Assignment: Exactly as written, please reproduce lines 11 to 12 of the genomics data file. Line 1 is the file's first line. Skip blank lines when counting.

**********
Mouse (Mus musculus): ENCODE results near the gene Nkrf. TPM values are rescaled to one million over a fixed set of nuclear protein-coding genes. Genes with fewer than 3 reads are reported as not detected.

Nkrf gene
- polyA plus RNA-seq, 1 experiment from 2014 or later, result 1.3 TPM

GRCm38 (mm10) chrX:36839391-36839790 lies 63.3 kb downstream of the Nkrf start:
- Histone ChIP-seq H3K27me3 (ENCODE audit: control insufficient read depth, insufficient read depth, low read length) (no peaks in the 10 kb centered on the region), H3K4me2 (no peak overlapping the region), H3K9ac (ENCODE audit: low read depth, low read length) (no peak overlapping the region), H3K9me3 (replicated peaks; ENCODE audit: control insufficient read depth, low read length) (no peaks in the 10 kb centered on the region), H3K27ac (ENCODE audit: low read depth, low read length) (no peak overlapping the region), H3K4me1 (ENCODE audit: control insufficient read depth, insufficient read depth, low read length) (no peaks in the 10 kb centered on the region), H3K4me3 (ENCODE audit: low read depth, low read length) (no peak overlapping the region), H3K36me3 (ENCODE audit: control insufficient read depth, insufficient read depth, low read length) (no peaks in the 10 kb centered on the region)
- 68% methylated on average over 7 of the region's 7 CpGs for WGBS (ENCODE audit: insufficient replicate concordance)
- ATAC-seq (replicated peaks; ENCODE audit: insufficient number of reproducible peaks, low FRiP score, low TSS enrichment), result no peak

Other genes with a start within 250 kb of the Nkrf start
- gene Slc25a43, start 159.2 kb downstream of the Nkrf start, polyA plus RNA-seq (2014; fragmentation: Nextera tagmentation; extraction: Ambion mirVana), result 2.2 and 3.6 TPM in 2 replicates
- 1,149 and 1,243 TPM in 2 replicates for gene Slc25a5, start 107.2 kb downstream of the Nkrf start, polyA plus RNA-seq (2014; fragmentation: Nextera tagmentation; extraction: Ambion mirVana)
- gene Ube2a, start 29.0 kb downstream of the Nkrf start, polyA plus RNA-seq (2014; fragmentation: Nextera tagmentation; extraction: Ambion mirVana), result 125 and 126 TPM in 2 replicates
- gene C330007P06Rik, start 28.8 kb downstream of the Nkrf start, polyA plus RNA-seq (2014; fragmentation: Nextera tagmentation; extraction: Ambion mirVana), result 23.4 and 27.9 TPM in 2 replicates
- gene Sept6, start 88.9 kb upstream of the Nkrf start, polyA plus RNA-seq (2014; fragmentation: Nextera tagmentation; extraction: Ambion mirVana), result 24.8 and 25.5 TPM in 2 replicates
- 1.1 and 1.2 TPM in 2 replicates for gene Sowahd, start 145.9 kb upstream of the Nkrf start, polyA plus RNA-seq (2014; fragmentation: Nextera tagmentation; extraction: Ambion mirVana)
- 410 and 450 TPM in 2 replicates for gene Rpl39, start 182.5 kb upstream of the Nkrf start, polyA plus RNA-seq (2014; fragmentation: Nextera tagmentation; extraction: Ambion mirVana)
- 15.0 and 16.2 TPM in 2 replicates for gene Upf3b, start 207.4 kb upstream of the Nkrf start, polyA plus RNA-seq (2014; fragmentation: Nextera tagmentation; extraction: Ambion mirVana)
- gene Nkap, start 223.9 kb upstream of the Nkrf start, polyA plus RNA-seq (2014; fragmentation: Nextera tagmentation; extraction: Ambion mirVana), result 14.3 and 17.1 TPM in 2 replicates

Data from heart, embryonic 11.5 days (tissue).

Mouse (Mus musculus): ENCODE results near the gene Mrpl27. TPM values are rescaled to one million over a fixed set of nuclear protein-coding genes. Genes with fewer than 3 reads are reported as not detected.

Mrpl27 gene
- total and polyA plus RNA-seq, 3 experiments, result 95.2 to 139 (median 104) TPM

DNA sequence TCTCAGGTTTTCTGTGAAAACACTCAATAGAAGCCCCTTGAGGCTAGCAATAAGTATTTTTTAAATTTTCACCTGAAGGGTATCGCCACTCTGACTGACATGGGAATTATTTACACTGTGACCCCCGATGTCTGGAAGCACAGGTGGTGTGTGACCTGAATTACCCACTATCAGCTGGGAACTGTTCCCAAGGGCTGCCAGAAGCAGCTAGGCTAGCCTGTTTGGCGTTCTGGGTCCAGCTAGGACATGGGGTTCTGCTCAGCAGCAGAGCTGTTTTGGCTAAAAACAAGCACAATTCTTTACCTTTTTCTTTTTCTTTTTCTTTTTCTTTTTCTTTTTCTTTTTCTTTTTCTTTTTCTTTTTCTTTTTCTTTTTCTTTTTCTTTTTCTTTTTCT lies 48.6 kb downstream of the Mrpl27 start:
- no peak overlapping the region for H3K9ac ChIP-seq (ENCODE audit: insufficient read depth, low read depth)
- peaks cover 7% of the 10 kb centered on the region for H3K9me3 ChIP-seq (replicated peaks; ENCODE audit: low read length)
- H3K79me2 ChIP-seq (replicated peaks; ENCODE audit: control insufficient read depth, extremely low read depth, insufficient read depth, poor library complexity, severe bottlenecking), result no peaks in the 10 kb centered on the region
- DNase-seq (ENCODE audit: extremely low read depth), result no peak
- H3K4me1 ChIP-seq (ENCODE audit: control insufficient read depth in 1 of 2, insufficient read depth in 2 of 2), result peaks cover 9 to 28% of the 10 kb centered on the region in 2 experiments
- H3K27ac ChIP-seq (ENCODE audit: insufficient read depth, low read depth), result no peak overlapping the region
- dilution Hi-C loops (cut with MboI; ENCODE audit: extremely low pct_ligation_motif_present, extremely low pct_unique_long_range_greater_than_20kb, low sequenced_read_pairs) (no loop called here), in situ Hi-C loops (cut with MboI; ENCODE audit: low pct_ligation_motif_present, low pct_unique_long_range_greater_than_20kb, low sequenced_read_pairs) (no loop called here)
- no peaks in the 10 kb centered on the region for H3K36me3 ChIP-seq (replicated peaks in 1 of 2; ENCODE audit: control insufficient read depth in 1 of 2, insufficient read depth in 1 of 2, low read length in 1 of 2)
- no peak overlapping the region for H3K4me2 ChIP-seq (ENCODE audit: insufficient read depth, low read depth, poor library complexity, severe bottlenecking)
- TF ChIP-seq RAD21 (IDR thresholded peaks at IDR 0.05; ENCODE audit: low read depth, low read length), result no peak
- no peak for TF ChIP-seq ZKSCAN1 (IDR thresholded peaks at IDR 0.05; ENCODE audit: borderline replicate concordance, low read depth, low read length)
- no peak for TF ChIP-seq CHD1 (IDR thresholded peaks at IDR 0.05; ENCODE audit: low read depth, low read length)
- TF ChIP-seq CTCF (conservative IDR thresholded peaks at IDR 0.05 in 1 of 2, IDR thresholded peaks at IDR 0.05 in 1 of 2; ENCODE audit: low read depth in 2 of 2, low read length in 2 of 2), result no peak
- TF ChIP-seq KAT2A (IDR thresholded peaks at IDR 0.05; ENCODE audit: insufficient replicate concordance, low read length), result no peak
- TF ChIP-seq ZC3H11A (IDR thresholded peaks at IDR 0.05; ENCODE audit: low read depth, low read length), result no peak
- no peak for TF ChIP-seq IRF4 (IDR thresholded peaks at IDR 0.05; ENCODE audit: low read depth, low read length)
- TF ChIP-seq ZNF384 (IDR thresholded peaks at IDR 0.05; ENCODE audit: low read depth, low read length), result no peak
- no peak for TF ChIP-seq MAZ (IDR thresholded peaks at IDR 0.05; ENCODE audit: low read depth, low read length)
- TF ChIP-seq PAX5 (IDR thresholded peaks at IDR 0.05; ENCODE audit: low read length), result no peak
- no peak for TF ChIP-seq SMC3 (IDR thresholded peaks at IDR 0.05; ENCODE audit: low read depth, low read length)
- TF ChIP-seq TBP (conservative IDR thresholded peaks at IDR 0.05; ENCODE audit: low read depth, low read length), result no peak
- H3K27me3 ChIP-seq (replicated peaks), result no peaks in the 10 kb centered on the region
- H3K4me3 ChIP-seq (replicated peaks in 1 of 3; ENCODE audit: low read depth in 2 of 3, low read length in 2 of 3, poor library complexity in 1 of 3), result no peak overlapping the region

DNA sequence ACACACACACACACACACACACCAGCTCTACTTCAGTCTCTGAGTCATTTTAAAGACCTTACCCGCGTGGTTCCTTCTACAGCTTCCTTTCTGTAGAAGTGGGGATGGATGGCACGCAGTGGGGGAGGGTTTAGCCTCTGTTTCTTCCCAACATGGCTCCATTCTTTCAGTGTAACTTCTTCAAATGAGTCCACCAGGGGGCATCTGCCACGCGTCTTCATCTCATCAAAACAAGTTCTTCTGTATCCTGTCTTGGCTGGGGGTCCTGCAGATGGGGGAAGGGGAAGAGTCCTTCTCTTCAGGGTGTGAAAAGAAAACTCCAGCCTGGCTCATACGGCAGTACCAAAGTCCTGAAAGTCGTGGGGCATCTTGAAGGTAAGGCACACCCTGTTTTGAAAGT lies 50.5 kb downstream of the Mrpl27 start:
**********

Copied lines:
- gene Ube2a, start 29.0 kb downstream of the Nkrf start, polyA plus RNA-seq (2014; fragmentation: Nextera tagmentation; extraction: Ambion mirVana), result 125 and 126 TPM in 2 replicates
- gene C330007P06Rik, start 28.8 kb downstream of the Nkrf start, polyA plus RNA-seq (2014; fragmentation: Nextera tagmentation; extraction: Ambion mirVana), result 23.4 and 27.9 TPM in 2 replicates